Saturday, October 3, 2015

A delightful, adventuresome jaunt with The Grumpiest Boy in the World

It's a finely sung evening in the Briddling household as seven-year, four-month old Zachary (Jacob Lawrence) is making his frustrations known to Mum (Shakira Tsindos) and Dad (Matan Franco) while the family pet dog goofily entertains. Zachary is just very ordinary and wants to be more amazing than a kid whose crayon drawings adorn the family fridge.

Jacob Lawrence as Zachary and the Victorian Opera Youth Chorus

In Victorian Opera's world premiere of a homegrown work, The Grumpiest Boy in the World, a little bit of magic was made at Malthouse's Merlyn Theatre. It's a delightfully adventuresome jaunt from the living room to a world of fantasy that reintroduces ourselves to a comfort zone we often ignore. 

The true and deeper beauty of its story lies in its ability to bridge perceived differences with simple commonalities between all peoples, all the while realised with child-to-adult engagement. It's a struggle for individuality, for finding ourselves, and a victory for the collective in one fantastic adventure. It's also just lots of fun and continues Victorian Opera's investment in opera's future using the resources of its remarkable youth.

From composer Joseph Twist and librettist Finegan Kruckemeyer, two Australians each successfully shaping their work internationally, a music of pulsing melodic variation intertwines easily with the skilfully direct simplicity of the writing, based on Kruckemeyer's own play.

Director Cameron Menzies responds to the work's neatness, exercising his youthful cast to create drama full of vitality and rich in details that, for the most part, ticks along seamlessly. On opening night, a mightily well-rehearsed cast must have made Menzies proud, especially when moving about in swarms with startling blink-and-you'll-miss-it speed.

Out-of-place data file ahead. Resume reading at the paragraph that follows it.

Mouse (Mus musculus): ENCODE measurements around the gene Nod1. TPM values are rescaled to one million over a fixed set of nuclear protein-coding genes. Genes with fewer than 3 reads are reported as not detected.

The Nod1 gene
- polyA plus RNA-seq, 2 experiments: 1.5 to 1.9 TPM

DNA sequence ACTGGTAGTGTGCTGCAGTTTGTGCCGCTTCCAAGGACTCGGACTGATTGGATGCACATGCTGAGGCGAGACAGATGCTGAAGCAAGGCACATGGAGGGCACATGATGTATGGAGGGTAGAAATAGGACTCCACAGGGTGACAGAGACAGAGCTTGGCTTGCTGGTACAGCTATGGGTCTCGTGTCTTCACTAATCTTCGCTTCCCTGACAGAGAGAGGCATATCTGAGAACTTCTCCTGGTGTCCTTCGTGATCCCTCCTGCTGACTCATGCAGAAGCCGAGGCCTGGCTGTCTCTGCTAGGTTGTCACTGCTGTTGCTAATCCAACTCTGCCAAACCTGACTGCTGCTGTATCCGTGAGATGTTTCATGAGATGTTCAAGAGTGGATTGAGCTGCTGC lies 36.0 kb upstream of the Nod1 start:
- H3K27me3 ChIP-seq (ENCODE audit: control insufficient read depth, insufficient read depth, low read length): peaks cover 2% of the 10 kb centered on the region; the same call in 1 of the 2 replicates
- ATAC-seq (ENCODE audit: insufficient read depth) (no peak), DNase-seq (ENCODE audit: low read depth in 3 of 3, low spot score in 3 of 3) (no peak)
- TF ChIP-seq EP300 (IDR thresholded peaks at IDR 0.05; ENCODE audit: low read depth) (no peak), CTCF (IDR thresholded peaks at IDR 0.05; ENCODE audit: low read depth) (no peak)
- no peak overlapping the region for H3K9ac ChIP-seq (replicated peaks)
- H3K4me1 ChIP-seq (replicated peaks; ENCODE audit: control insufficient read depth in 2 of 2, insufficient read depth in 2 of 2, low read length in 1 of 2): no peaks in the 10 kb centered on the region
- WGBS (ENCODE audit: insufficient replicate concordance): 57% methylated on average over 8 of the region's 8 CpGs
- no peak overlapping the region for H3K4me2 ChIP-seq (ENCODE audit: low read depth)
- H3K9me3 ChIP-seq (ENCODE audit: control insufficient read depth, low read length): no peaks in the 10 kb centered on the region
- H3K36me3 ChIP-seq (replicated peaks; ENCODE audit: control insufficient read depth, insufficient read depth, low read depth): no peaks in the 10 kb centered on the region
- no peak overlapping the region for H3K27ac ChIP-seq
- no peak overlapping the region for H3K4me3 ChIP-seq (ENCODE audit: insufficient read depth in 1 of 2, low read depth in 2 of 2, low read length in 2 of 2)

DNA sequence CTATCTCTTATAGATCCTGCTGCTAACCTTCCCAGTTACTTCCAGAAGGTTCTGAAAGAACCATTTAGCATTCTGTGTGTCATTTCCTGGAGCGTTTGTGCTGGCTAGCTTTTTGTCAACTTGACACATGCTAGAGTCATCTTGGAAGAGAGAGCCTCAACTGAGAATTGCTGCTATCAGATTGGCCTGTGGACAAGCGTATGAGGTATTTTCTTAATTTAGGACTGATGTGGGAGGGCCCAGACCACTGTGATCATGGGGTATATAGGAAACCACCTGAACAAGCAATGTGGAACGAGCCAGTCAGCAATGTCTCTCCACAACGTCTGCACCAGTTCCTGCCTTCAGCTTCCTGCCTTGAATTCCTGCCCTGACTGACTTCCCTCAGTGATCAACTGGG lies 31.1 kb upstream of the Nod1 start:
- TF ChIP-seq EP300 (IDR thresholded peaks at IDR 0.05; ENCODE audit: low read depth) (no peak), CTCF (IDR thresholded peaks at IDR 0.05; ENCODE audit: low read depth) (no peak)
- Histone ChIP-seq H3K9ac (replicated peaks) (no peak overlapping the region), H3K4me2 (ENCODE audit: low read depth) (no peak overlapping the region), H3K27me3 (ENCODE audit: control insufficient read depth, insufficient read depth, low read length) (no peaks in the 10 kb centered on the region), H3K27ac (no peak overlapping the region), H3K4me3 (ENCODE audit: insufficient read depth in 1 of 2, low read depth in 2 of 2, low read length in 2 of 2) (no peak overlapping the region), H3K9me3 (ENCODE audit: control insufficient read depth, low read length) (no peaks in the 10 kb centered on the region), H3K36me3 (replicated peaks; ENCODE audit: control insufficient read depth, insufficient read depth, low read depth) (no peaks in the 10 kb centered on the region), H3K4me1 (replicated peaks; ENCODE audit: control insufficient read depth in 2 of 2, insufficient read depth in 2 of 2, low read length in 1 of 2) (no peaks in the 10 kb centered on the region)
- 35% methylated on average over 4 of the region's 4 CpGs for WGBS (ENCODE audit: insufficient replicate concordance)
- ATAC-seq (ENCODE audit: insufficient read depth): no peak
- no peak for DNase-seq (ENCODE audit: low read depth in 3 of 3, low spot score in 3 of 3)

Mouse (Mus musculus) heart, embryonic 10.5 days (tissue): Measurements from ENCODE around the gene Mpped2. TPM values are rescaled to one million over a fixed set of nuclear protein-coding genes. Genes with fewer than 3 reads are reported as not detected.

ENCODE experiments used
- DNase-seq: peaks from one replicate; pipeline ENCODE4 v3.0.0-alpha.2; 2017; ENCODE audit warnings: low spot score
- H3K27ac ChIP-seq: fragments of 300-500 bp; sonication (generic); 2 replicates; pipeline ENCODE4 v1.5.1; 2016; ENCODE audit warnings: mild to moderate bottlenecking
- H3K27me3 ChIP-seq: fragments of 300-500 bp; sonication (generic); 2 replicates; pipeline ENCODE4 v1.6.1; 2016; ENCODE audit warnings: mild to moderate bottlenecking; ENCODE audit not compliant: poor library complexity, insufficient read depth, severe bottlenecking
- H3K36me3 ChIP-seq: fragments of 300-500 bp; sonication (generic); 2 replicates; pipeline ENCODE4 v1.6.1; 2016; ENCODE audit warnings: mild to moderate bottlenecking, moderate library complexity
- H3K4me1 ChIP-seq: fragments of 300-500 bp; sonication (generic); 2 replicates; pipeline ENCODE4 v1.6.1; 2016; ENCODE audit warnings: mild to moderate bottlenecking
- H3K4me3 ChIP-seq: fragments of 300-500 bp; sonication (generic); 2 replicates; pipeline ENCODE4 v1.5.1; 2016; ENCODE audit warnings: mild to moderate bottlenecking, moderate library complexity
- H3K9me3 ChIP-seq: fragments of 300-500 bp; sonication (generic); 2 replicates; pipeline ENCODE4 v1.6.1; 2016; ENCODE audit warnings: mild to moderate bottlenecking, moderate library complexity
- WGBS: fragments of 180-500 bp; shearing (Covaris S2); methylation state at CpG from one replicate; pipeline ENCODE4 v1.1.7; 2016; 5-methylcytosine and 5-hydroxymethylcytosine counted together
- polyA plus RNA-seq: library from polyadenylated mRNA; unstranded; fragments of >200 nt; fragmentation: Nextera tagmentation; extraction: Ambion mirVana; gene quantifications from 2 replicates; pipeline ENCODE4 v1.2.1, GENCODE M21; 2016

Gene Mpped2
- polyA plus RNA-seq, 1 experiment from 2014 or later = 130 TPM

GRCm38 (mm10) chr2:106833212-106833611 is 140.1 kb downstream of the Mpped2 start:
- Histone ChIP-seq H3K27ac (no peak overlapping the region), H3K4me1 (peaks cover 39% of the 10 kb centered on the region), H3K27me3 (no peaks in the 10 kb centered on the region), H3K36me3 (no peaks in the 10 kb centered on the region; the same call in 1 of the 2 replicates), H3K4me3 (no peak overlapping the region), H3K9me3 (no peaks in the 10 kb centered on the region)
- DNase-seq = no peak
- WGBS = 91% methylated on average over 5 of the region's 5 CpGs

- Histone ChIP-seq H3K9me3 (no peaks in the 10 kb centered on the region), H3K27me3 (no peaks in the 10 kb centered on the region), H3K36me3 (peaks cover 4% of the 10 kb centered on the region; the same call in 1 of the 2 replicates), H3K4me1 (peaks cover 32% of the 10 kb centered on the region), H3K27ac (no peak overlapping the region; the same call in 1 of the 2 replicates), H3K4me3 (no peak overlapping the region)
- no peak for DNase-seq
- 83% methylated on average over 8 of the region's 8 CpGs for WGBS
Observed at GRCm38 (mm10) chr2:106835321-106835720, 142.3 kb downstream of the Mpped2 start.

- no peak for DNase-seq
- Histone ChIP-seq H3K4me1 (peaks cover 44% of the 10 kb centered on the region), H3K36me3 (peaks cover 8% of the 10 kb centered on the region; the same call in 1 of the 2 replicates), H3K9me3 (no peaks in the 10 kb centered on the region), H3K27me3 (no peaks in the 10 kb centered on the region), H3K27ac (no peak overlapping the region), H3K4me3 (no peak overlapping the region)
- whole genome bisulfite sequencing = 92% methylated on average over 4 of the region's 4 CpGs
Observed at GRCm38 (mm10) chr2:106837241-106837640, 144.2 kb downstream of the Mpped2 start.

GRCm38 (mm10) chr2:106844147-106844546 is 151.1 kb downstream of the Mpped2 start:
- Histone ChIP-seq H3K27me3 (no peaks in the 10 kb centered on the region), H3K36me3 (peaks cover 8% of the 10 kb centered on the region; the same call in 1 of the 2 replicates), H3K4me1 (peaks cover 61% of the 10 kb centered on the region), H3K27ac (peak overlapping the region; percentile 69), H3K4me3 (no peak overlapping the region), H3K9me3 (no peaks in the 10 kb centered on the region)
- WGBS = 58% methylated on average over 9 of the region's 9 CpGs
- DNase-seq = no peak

Menzies is colourfully assisted by designer Chloe Greaves' delicious costumes, a giant pair of sneakers, a striped brigade of cheerleading youth, of little Zachary critters and the IKEA-honed eye of casual living that spans the globe, can unpack in a whisker and that gives the production understated power. Spanning the stage from kitchen to family room, the world of Zachary Briddling is one that is fast marching across the world in its own sameness, yet one in which we demand to express difference. Joe Mercurio's lighting design obediently adds mood. 

Jacob Lawrence as Zachary Briddling 
As Zachary, Jacob Lawrence disguises his tall, athletic leanness well to convince with boyish charm, darting across the stage with the changeability of the wind. Lawrence, who alternates in the role with Alastair Cooper-Golec, sings with chesty warmth, crystal clarity and confidence to match. I was caught at times feeling this grumpy kid feels a tad overly pushed into endearing territory but, on the contrary, it helps to understand that only Zachary needs to believe he is the "superest thing" and the "grumpiest king" in order to feel a sense of self-worth which he finds in Grumptown. 

The energetic, attentive cast perform as if to win the audience heart, and they do. More than 30 members of the Victorian Opera Youth Chorus feature in a crisply sung and stylistically choreographed ensemble. They are ably supported by Simon Bruckard's thoughtful conducting which drew smooth, precise playing from a small band of nine musicians of Orchestra Victoria on opening night, a credit to his work as a Developing Artist with Victorian Opera.

Other notably strong performances come from Kiran Rajasingam as Scientist 1, Stephen Marsh as Grump 1 and Lizzie Barrow, whose feathery rich voice fluttered high as Bird.

In less than 50 minutes it's all over when the King of Grump triumphs, but there's a certain feeling his story in music will live to reign over many a theatre to come.

Production Photographs: Charlie Kinross

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